“Arise, shine; for thy light is come, and the glory of the Lord is risen upon thee. For, behold, the darkness shall cover the earth, and gross darkness the people: but the Lord shall arise upon thee, and his glory shall be seen upon thee. And the Gentiles shall come to thy light, and kings to the brightness of thy rising. Lift up thine eyes round about, and see: all they gather themselves together, they come to thee: thy sons shall come from far, and thy daughters shall be nursed at thy side. Then thou shalt see, and flow together, and thine heart shall fear, and be enlarged; because the abundance of the sea shall be converted unto thee, the forces of the Gentiles shall come unto thee.” – Isaiah 60:1-5

LIGHT FOR NOW: Giving 100% attention to details in reading is how you will arrive at 100% comprehension of the read material.                                                                                                                           

We have established previously with a body of scriptures that the word “lion” in the New Testament books of the bible is not a positive adjective. Lets observe 1Peter 5:8 again closely, “Be sober, be vigilant; because your adversary the devil, as a roaring lion, walketh about, seeking whom he may devour”. Notice that the word “lion” was used in tandem with the word “adversary” – again, indicating an opposition. The word “devour” was translated from the Greek word “katapino”; it means to swallow up or to drown. It was used by the writer of the book of Hebrews to indicate how the Egyptians got drowned in the sea; “By faith they passed through the Red Sea as by dry land: which the Egyptians assaying to do where drowned” (Hebrews 11:29).The New Testament writers used the word “lion” for persecution. Other New Testament Greek usages of the word “lion” are in the book of Revelation which was figuratively used.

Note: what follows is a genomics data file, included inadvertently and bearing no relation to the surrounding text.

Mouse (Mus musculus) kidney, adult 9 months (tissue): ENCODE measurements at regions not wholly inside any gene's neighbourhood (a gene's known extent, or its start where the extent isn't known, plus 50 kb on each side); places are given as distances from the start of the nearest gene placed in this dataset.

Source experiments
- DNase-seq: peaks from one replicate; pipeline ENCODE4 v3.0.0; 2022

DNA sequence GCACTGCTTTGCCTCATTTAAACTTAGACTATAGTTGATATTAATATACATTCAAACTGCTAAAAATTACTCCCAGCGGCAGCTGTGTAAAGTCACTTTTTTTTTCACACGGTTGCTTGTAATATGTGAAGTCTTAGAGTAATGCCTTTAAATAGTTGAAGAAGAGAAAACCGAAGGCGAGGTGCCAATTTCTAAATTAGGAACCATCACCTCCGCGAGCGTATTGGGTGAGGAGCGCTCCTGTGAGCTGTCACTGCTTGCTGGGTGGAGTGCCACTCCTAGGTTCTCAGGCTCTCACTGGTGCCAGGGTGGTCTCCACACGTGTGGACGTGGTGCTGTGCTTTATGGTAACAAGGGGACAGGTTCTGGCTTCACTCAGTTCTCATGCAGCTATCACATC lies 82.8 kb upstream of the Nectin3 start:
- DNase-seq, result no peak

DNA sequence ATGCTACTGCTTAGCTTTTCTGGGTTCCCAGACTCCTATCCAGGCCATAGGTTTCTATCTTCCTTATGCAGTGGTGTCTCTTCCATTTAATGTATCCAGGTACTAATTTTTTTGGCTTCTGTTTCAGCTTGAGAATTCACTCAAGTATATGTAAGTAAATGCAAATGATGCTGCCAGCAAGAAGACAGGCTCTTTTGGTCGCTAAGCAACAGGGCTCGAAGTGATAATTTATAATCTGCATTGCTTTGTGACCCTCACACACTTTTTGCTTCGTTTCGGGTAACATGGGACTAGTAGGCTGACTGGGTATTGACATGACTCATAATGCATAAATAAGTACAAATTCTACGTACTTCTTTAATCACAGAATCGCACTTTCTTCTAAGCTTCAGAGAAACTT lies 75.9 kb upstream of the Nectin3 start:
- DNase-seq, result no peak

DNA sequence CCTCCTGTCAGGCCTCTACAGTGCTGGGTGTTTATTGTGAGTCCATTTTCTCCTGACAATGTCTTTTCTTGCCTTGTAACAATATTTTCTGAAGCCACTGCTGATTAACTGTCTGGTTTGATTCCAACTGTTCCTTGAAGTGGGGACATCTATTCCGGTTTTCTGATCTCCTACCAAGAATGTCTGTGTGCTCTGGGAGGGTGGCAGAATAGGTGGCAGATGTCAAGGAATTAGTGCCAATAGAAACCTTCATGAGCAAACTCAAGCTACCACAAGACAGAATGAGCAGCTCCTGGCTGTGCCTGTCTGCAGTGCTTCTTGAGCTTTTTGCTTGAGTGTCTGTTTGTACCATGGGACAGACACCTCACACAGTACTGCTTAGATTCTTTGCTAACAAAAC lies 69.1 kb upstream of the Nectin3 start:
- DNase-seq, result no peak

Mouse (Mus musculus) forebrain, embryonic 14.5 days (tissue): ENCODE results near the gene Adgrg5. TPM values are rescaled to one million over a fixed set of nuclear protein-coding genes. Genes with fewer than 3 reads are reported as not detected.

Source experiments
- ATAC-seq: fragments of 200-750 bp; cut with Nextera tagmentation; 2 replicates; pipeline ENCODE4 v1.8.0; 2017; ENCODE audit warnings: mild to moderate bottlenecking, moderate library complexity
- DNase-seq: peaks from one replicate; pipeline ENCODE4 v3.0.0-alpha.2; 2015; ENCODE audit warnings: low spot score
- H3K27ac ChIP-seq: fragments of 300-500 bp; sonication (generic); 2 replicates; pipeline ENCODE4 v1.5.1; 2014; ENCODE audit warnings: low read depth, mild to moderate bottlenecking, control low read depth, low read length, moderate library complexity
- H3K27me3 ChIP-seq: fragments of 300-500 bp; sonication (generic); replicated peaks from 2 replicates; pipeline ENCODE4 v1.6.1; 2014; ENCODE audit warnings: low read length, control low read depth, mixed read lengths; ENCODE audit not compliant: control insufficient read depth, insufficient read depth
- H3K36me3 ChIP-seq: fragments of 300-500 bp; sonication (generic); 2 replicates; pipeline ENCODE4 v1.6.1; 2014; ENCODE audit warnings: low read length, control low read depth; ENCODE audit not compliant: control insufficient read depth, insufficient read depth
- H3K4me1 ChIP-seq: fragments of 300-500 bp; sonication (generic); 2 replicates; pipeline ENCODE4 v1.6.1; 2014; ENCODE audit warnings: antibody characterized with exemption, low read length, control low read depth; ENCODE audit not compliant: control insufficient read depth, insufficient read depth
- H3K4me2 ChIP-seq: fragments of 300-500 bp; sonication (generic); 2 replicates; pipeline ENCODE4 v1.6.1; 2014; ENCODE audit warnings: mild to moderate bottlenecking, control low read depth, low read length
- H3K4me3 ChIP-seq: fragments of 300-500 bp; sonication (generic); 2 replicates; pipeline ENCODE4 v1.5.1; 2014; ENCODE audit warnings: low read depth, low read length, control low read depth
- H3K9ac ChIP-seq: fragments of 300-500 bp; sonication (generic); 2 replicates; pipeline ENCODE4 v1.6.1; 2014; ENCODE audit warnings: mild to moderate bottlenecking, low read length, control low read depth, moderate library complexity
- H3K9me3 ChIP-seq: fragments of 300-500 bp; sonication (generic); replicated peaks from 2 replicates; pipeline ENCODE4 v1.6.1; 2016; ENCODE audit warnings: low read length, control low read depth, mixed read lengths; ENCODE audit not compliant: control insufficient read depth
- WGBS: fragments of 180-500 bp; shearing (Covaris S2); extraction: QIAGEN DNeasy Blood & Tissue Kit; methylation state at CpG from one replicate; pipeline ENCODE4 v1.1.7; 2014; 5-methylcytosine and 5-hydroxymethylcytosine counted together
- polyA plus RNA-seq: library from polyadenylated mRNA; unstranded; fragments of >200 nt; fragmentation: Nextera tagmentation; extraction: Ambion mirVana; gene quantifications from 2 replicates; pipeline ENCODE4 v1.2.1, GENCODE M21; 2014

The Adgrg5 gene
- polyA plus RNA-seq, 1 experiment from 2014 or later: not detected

The narratives under the Old Testament did not paint a lion in good light. A lion killed a prophet of God in 1Kings 13, and a lion took a lamb from David’s flock (1Samuel 17). Judah was called a lion, “Judah is a lion’s whelp: from the prey, my son, thou art gone up: he stooped down, he couched as a lion, and as an old lion; who shall rouse him up” (Genesis 49:9). The description by Jacob here is a lion that is ready to devour his prey. No such narrative was used for Jesus even though Jesus is from the tribe of Judah. Jesus’ kingdom is not a violent one. Follow through the study. Hallelujah!

INSTRUCTION: Study patiently and carefully.

PRAYER: I receive understanding, in Jesus Name, Amen.

QUOTE: A student of the scriptures must be given to the study of scriptures.


Published by lightfromtheworddevotional

Light from the word is a scripture based daily devotional by Prophet (Dr.) John Linus, Senior Pastor Word of Faith Covenant Assembly Uyo, Akwa Ibom State.

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